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Cabarets and Revues  
 
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In the West End, The Gate Revue (1939) featured the song "All Smart Women Must"--sung by two effeminate men and one lesbian--which warned women that "fairy" fashion designers conspired to make women unattractive to men.

In 1958, an official from the Lord Chamberlain's Office was sent to reassess a drag revue, We're No Ladies, appearing in a small London theater. While the script had received a license, the officer found that the audience was "familiar with the phraseology of the perverted," and he suggested closing the show as the venue was likely to become a "focal point for ."

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Similarly, due to the oppressive tactics of the police and citizen groups such as the Society for Suppression of Vice, theatrical presentations that ventured into same-sex desire in New York City were routinely closed during the period from 1870 to 1940.

Drag Revues

The most successful gay-themed revues, those which managed to avoid legal entanglements and were financially lucrative, were those featuring drag and theoretically aimed at a heterosexual audience. Notable examples include Finocchio's nightclub, the Jewel Box Revue, and military shows.

Located on Lower Broadway, the West 42nd Street of San Francisco, Finocchio's opened in 1936 with a performing company of sixteen. Run by Marjorie and Joseph Finocchio, it remained a family-owned business for sixty-three years, until rising rents forced its closure in 1999. Headliners included twenty-seven year veteran Lucian Phelps (a Sophie Tucker expert), drag legend Rae Bourbon, and Don McLean (also known as Lori Shannon), the 6'6" comic who played Archie Bunker's drag queen friend on All in the Family.

Other famous clubs featuring drag revues include the Queen Mary in Los Angeles, San Francisco's Black Cat Café (where José Sarria performed camp operas for over forty years, beginning in 1958), New Orleans' My Oh My Club, Miami's Gayla, Seattle's Garden of Allah, Minneapolis' Paradise Club, Hollywood's Garden of Eden, and New York City's Moroccan Village and Club 82 (open until 1978).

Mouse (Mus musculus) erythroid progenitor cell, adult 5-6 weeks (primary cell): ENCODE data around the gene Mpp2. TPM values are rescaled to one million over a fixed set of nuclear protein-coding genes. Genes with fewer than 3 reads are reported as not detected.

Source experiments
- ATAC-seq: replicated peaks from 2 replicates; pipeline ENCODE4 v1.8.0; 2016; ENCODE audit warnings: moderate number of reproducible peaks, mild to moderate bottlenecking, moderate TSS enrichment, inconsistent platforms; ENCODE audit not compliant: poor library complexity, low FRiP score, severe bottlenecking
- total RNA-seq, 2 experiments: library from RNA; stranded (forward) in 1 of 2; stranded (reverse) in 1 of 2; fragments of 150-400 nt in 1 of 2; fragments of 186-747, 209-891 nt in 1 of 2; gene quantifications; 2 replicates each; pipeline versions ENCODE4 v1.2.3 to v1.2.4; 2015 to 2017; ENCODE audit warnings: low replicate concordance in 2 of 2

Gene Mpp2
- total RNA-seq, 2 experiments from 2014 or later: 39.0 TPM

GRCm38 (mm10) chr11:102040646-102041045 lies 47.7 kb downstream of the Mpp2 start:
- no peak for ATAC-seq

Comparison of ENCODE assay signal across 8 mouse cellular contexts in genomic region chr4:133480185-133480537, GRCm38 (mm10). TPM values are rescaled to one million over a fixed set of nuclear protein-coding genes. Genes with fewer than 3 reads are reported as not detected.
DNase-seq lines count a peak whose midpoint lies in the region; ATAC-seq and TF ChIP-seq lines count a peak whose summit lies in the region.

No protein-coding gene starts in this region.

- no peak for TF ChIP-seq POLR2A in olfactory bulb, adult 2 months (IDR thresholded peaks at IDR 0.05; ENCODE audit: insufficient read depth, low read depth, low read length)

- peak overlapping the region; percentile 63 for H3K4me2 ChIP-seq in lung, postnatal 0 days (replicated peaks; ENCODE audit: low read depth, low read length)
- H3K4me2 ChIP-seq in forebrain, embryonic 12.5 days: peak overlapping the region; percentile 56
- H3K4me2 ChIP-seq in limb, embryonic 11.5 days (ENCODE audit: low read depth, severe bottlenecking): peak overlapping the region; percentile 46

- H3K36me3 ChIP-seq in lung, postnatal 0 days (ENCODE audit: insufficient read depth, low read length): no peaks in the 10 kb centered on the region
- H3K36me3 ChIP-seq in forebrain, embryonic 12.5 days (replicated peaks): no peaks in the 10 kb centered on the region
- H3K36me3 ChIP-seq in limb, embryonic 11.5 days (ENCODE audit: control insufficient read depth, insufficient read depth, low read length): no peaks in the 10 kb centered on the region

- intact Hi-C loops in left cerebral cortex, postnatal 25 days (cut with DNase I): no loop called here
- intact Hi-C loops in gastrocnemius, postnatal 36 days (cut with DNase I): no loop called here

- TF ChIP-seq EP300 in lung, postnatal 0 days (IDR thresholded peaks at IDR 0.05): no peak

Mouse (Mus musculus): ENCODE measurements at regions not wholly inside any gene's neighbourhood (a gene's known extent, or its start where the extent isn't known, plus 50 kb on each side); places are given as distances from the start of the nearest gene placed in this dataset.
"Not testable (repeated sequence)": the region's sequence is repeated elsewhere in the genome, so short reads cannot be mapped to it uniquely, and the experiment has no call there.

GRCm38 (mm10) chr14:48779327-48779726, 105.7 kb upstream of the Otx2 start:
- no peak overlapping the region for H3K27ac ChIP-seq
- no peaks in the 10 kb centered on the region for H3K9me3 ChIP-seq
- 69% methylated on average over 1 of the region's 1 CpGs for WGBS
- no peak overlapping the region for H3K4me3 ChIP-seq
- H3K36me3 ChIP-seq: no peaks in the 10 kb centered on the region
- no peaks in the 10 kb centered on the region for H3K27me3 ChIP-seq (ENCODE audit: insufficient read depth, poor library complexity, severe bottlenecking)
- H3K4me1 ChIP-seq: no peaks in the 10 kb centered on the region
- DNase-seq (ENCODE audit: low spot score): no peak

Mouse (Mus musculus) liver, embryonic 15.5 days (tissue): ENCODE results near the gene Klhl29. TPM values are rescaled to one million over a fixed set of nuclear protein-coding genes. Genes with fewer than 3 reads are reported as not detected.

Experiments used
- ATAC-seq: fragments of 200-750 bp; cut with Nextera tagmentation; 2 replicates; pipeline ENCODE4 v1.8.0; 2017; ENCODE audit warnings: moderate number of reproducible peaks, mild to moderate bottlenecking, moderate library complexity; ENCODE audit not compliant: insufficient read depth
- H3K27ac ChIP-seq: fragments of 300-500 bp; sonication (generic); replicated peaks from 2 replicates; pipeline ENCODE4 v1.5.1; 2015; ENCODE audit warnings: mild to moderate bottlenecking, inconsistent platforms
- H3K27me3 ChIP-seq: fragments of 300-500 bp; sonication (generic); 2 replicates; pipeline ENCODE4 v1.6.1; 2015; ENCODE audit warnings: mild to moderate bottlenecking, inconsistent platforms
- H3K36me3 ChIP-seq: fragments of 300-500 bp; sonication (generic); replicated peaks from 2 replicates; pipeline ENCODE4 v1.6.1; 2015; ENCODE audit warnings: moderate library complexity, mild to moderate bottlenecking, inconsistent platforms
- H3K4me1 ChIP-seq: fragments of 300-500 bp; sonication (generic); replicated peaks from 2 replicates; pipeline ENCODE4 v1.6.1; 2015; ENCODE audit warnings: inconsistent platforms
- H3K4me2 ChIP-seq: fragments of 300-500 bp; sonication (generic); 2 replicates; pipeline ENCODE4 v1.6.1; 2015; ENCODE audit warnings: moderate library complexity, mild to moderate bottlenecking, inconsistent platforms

The Jewel Box Revue was not only the longest-running gay touring entertainment company (performing continually in the United States, Mexico, and Canada from 1942 to 1975), it also was one of the few racially integrated entertainments in the 1950s.

Begun in 1939 in a Miami gay bar (the Jewel Box), the revue, fashioned by lovers Danny Brown and Doc Benner, was an elaborate entertainment with comic sketches, musical numbers, lavish production numbers, fabulous costumes, but absolutely no lip sync. Eventually playing heterosexual nightclubs, the revue--featuring "Twenty-five Men and a Girl," as it billed itself -- introduced many patrons to female impersonation (both comic and serious) for over thirty years.

Another genre of the drag revue that escaped police harassment was the cross-dressing entertainments common in British and American military units. So popular were they during World War II that they moved to legitimate theaters and they also continued to play for ten years after the end of the war.

Although it can be argued that these revues, with names such as Misleading Ladies, Boys Will Be Girls, Forces in Petticoats, and Soldiers in Skirts, were not wholly affirming of same-sex desire, they were nevertheless a far cry from "don't ask, don't tell."

Without the elaborate sets and costumes that were the hallmark of The Jewel Box Revue, British Music Hall, Parisian girlie shows, and Broadway revues, intimate revues in bars and clubs often slipped around decency laws since they lacked the visibility of their more opulent sisters.

Nevertheless, it should not be forgotten that New York (and many other states) had laws that prohibited homosexuals from congregating in licensed public establishments, which meant that nightspots often paid off the police to remain safe spaces for their gay clientele. In many municipalities these laws were on the books until the 1970s.

Cabarets and Nightclubs

In the 1880s, cabarets that featured solo performers or small revues began to appear in Paris, and by 1900 in Berlin. A showcase for emerging artists, these revues frequently were critical of political and social repression, resulting in a satirical style immortalized in Christopher Isherwood's Berlin Stories (which were the source material for the 1966 Kander-Ebb musical Cabaret).

Early in the twentieth century, cabarets began to open in New York's Bowery, Greenwich Village, and Harlem districts. Typically, the audience was gayer than the material presented on stage. Historian George Chauncey cites a report in 1920 that "most of the patrons paid more attention to the action of the fairies [in the audience] than to the cabaret performance" on stage at the Hotel Koenig (East Fourth Street near First Avenue).

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